Danville Regional Medical Center, known as Sovah Health—Danville, agreed to the third-largest civil penalty ever obtained from a hospital system for claims of Controlled Substances Act violations, the U.S. Attorney’s Office for the Western District of Virginia (WDVA) announced.
The $4.36 million settlement stems from Sovah Health—Danville operating in a manner that allowed employees to steal drugs from the job without detection.
In documents filed with the court on June 8, Sovah Health agreed to certain facts, including that Paulette Toller, who worked as a pharmacy tech from 2017 to 2019 stole nearly 12,900 controlled substances.
She admitted that a “loophole” in the hospital’s automated dispensing system allowed her to take hydrocodone, oxycodone and other controlled substances for her own personal use.
Each time such drugs are dispensed at the facility, a form was generated with a sequential serial number. Those forms were supposed to be signed by two witnesses and Sovah Health was required to save them. But for the medications that Toller stole, after the forms were printed, she destroyed them, the documents state.
Sovah Health--Danville agreed that “no procedure was in place to ensure the forms were not missing, and that “no full physical inventory was conducted… which would have identified Toller’s theft and diversion.”
Further, access to the pharmacy was supposed to be regulated with a key card, but “the controlled substances room door was often propped open defeating the requirement that a key card be used to access the room,” the documents also say.
Emilee Poteat was a registered nurse at the hospital. She admitted that for five months in 2020, “on a daily basis”, she tampered with fentanyl vials and hydromorphine injectables. She was stealing the active ingredients by using a syringe to take the drugs and then replace them with saline.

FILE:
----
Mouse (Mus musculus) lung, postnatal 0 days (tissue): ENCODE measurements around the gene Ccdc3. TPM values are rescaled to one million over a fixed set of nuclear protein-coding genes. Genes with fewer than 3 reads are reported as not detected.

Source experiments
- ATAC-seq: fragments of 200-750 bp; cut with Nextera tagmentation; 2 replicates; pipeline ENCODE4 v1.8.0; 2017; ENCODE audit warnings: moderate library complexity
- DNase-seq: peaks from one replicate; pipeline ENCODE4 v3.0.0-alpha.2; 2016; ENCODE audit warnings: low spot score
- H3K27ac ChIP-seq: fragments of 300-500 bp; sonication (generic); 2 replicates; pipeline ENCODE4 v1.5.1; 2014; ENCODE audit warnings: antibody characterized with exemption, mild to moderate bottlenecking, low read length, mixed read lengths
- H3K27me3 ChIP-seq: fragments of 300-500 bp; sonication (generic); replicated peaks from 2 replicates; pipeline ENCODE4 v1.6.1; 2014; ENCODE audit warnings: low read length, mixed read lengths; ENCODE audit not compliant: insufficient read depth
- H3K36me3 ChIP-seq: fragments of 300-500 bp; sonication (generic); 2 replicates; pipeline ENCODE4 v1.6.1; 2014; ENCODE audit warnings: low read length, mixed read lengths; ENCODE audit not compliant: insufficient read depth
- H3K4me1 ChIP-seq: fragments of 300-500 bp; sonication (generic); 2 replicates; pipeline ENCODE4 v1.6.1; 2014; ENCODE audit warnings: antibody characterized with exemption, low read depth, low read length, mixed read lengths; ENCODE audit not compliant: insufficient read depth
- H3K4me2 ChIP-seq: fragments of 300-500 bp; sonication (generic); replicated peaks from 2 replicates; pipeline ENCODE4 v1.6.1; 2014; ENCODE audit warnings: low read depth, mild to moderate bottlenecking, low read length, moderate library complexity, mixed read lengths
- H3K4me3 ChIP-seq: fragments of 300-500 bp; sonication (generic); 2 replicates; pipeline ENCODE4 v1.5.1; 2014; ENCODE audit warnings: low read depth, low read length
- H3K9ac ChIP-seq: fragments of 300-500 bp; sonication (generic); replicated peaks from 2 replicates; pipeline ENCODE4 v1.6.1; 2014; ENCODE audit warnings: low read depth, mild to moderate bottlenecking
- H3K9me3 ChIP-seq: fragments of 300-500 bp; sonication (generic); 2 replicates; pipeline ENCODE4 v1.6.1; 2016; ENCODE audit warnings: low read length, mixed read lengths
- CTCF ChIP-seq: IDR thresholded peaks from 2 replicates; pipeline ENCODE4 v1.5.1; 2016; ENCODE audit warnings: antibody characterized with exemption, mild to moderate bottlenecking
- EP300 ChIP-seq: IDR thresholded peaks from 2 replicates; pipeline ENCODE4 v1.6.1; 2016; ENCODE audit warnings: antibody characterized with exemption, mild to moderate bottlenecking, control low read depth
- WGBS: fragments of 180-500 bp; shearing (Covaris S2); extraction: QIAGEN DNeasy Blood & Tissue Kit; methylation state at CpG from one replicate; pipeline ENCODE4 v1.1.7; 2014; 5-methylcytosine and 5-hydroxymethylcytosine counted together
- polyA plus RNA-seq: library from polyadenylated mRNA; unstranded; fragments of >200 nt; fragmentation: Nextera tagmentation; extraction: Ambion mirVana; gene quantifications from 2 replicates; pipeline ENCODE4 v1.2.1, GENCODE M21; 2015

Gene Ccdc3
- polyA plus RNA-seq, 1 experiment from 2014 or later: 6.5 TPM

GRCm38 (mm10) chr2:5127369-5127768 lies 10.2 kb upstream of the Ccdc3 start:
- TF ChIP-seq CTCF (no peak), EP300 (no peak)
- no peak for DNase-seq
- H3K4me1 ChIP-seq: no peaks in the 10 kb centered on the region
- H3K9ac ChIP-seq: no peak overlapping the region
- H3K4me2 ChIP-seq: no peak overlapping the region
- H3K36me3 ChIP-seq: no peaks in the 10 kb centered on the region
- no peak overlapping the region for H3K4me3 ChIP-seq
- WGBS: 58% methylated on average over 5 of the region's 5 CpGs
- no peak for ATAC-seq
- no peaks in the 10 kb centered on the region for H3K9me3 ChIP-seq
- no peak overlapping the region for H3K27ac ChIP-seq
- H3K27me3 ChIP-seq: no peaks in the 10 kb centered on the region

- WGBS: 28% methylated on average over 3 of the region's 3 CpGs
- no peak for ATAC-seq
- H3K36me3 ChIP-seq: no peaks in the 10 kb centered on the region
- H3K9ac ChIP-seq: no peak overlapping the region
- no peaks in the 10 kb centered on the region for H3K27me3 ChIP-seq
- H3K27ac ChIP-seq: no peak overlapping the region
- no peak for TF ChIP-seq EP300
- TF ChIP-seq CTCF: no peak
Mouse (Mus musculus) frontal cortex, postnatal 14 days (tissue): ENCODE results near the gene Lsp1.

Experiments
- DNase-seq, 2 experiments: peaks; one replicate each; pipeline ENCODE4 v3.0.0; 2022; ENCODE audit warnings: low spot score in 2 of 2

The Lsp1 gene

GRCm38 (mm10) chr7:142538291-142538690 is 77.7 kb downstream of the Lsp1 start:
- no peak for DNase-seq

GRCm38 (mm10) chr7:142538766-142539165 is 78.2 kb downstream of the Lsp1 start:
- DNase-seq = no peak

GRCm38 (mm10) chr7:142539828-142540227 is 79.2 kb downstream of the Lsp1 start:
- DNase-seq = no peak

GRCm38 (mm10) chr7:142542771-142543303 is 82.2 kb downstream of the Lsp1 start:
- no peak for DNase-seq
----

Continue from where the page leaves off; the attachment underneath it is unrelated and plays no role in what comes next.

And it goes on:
The hospital admitted that its employees administered this medication to patients “even after seeing signs on some of the containers of possible tampering.”
The U.S government accused Sovah Health—Danville of failing to provide effective controls and procedures to guard against the diversion of controlled substances, filling orders for controlled substances without a system in place to disclose suspicious orders of controlled substances, and failing to maintain readily retrievable records of controlled substances.
Under the non-prosecution agreement, Sovah Health—Danville agreed to pay $4.3 million within 14 business days and to be subject to a period of four years of increased compliance and oversight. If, during that time, the hospital has any failure to comply with its obligations it could be found in contempt of court and may be liable for additional monetary sanctions and injunctive relief.
In return, the U.S. agreed not to pursue civil or administrative claims against Sovah Health for the actions outlined in this case.
In August 2020, at age 60, Toller pled guilty to illegal distribution of a controlled substance and was sentenced to 13 months in federal prison.
In May 2021, at the age of 31, Poteat pleaded guilty to one count of tampering with consumer products that affect interstate commerce, one count of reckless disregard for the risk that another person be placed in danger of death or bodily injury and one count of making false statements.
WDVA said when law enforcement interviewed Poteat in May 2020, she denied tampering with any controlled substances and said she did not drink alcohol or use drugs. She denied tampering with the drugs again the following month.
Although the investigation showed she was the only one who accessed the drawer where the drugs were stored, she claimed another person used her password to gain access. Finally, after she was terminated from the job, she admitted she had a substance abuse problem, self-medicated with opioids and took the fentanyl and hydromorphone for her own use.
Poteat received a 36-month sentence.
“As opioid overdose deaths skyrocket, it is critical that health care companies are held accountable when they fail to effectively safeguard these powerful prescriptions within their facilities,” said U.S. Attorney Christopher R. Kavanaugh for WDVA.
“With opioid deaths and overdoses at record-breaking highs, especially across Southside Virginia, there must be zero tolerance of trusted health professionals engaging in drug diversion,” Colonel Gary T. Settle, Virginia State Police Superintendent, added in WDVA's statement.
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